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  • Marty Zimmerman

Where Do Grants Fit into Strategic Plans?

Updated: May 30

Strategic Plan graphic of speech bubbles, gears, and money tree

Recently, I have encountered multiple nonprofits who decided to include grants in their strategic plans. Some have even been swayed to hire a grant writing consulting firm based on promises to integrate the grants process into their strategic planning. However, as a firm that facilitates implementable strategic plans AND provides quality grant writing, these approaches are like oil and water—they just don’t mix.

One might ask why not? Applying for grants can and should be strategic. Why shouldn’t strategic plans include grants?

The short answer is that grants, even when approached strategically, are a tactic. They are a method for implementing goals set in the strategic plan. They are not goals for the organization as a whole.

Before moving forward, I wish to clarify some language. A goal is the object of your nonprofit’s ambition or effort, an aim or desired result. In general, most strategic plans will identify 3 to 5 overarching goals that an organization wishes to accomplish over the course of the plan. A strategy is a plan of action or policy designed to achieve a goal. Most implementable strategic plans will have 2 to 5 strategies per goal. A tactic is an action carefully planned to achieve a specific strategy. For example:

  • Goal: Serving 500 new people with your services by 2024

  • Strategy: Raise an additional $500,000 to serve these people

  • Tactic: Expand grant revenues, by identifying and applying for 25 additional grant opportunities per year.

A strategic plan directs your organization down a path into the future. It can cover your organization’s governance, administrative/financial approaches, programming, development, marketing, and evaluation. The plan can be tactically based whereby there are specific activities to accomplish, or it can be big-picture-based with staff creating the plan to implement the larger long-term goals that are agreed upon.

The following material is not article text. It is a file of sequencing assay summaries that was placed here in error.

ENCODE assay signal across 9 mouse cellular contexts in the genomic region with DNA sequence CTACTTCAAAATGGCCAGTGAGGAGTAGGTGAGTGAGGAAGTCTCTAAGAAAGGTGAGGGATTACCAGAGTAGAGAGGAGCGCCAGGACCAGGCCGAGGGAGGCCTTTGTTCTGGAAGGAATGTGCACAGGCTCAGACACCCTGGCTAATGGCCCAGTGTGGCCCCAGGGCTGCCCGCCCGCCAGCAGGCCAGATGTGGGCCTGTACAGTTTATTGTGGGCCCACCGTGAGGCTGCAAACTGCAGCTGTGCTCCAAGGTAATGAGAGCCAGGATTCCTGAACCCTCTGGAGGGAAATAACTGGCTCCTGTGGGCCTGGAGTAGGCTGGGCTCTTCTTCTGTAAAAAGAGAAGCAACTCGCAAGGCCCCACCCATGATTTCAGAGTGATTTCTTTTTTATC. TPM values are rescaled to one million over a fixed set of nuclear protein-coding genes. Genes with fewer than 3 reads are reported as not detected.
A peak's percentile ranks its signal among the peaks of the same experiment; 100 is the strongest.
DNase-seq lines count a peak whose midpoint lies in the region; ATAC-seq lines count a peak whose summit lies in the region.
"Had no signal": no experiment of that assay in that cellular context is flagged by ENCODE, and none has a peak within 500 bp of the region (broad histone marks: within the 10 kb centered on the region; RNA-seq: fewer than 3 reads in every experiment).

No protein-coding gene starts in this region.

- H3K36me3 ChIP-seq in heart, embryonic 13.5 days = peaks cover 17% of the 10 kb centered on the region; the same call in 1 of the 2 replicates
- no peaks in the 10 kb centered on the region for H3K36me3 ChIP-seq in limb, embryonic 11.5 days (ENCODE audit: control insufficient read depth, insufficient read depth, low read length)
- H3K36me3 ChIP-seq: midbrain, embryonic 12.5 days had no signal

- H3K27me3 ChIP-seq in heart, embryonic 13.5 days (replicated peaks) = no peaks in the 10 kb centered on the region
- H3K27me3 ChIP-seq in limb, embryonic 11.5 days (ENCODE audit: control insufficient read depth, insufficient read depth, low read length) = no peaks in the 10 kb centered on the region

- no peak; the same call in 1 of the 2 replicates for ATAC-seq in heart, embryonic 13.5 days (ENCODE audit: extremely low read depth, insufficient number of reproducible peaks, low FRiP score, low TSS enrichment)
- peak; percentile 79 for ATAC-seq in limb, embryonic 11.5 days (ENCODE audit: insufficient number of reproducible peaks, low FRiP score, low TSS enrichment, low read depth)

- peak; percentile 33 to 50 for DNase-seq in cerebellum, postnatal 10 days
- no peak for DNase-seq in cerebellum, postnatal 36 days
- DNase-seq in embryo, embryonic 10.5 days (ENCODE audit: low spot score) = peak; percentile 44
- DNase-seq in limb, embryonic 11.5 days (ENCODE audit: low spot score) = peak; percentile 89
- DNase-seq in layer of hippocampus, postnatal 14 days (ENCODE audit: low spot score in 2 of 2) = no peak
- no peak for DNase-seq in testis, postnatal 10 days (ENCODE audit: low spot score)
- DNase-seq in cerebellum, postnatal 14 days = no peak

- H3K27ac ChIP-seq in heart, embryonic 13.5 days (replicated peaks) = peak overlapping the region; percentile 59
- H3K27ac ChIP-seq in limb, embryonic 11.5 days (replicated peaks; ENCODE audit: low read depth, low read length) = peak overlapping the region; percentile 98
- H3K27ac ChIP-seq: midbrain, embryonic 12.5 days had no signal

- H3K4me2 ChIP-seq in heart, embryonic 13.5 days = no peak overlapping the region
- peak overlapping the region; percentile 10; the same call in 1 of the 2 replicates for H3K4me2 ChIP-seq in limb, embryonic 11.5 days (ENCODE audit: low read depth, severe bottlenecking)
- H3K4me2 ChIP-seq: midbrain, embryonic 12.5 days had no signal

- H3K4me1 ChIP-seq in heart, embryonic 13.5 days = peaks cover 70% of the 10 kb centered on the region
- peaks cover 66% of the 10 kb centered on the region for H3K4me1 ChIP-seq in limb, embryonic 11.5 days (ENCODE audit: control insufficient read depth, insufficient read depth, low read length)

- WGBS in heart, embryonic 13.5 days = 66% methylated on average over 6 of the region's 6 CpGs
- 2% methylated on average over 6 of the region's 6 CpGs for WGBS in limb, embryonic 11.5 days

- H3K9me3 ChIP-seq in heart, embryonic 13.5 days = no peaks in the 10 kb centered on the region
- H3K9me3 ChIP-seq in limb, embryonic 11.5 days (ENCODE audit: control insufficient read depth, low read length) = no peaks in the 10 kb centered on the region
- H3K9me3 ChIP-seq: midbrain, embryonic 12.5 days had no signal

In either case, the goals of the organization should focus on its mission and purpose—how it is helping people, animals, the environment, society, or the world. The strategic plan goals should not focus on how to raise grant money.

Let’s just say that a nonprofit decides its goal is to increase grant funding, with the intent of supporting the organization or its programs so that the mission can be accomplished. How will this occur? Will the nonprofit have to chase the funding dollars by creating programming to receive funding? This approach is difficult, inefficient, and most importantly, leads to mission-creep. Is the purpose of your nonprofit to secure grants at any cost or is it to serve a greater purpose?

Also, assume that foundations are smart, and their program officers realize when a program is being created to chase dollars. This approach does not focus on building relationships which is the long-term solution to increasing grant support. Therefore, creating goals in a strategic plan to chase specific foundation dollars or increase grants is ineffective and can negatively impact the reputation of the nonprofit.

The best practice is for a nonprofit’s strategic plan to include grant writing as a tactic or, in a separate development plan. This does not mean that grants cannot be strategic, but the strategy in applying for grants is focused on the micro-level and is funder specific, and not on the macro level as an organization goal.

So where do grants fit in strategic plans? They don’t. They come into play when implementing strategic plans, not during the planning process.

 Marty Zimmerman, Co-Founder & President

Marty Zimmerman | Co-Founder & President

Marty has more than 20 years of experience in non-profit development, facilitations and trainings, internal and external communications, project management, human resources and general business management. Marty has a Master of Social Work and Nonprofit Management from the University of Michigan and a Bachelor of Science in Public Relations from Syracuse University.


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